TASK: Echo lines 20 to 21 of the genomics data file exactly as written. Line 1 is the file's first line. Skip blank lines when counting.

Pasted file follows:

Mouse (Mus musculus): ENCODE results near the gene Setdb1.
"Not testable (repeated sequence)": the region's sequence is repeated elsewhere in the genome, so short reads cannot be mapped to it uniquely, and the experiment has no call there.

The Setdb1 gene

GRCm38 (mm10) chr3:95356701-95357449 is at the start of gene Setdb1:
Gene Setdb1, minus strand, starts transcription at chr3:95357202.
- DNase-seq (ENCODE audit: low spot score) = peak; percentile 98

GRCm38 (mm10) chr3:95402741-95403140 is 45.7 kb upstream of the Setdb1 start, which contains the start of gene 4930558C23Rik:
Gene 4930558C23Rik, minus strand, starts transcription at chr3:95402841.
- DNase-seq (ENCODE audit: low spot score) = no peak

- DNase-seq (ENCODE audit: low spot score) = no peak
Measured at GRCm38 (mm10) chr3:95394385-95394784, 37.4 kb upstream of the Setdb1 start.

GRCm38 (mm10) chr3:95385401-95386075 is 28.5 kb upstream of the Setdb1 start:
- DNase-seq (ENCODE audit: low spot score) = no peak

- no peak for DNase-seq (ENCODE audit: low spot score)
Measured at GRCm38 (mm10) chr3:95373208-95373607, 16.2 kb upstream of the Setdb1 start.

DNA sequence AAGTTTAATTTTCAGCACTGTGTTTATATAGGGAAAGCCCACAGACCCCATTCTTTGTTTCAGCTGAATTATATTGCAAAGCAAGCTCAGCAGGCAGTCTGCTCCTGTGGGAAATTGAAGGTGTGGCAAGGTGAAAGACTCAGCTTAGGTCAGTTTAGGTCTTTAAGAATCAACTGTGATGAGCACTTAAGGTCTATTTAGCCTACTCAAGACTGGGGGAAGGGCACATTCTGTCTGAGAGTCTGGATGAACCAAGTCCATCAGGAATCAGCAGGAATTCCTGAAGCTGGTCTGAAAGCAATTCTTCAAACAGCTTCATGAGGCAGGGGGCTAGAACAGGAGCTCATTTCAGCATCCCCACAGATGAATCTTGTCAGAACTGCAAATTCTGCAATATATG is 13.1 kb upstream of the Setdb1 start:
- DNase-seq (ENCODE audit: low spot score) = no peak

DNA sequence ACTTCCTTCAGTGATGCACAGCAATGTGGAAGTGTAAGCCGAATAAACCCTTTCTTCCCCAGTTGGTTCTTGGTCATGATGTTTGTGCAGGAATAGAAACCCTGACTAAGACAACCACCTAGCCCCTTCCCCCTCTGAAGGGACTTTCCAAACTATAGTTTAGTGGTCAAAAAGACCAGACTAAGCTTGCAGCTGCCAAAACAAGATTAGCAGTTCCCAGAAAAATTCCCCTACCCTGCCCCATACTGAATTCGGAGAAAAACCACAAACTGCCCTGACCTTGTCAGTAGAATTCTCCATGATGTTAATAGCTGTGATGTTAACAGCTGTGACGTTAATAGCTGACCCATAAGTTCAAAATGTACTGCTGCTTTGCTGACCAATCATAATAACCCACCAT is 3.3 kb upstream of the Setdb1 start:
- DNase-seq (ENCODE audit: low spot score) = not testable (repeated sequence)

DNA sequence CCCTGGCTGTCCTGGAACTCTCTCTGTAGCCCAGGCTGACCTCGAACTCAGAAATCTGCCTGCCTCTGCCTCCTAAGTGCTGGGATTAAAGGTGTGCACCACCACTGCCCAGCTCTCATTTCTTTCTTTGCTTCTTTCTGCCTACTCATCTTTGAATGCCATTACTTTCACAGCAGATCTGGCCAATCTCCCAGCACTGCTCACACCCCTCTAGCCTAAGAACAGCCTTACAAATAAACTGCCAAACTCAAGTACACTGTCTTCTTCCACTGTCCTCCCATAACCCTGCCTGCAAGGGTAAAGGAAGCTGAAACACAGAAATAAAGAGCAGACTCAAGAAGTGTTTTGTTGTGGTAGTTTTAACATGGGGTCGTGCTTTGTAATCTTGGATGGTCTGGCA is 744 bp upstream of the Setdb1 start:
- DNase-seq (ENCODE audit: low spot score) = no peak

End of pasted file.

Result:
DNA sequence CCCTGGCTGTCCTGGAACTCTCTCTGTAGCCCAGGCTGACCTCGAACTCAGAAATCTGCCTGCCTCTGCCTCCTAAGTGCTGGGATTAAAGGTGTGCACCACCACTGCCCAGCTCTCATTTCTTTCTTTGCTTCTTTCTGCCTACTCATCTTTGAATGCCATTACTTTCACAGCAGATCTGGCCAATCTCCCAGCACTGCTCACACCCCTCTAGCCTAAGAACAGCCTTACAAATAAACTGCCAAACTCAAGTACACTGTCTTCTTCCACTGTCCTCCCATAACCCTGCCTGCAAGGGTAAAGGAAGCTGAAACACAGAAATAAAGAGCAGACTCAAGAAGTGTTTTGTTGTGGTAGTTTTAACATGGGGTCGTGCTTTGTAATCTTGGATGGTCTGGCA is 744 bp upstream of the Setdb1 start:
- DNase-seq (ENCODE audit: low spot score) = no peak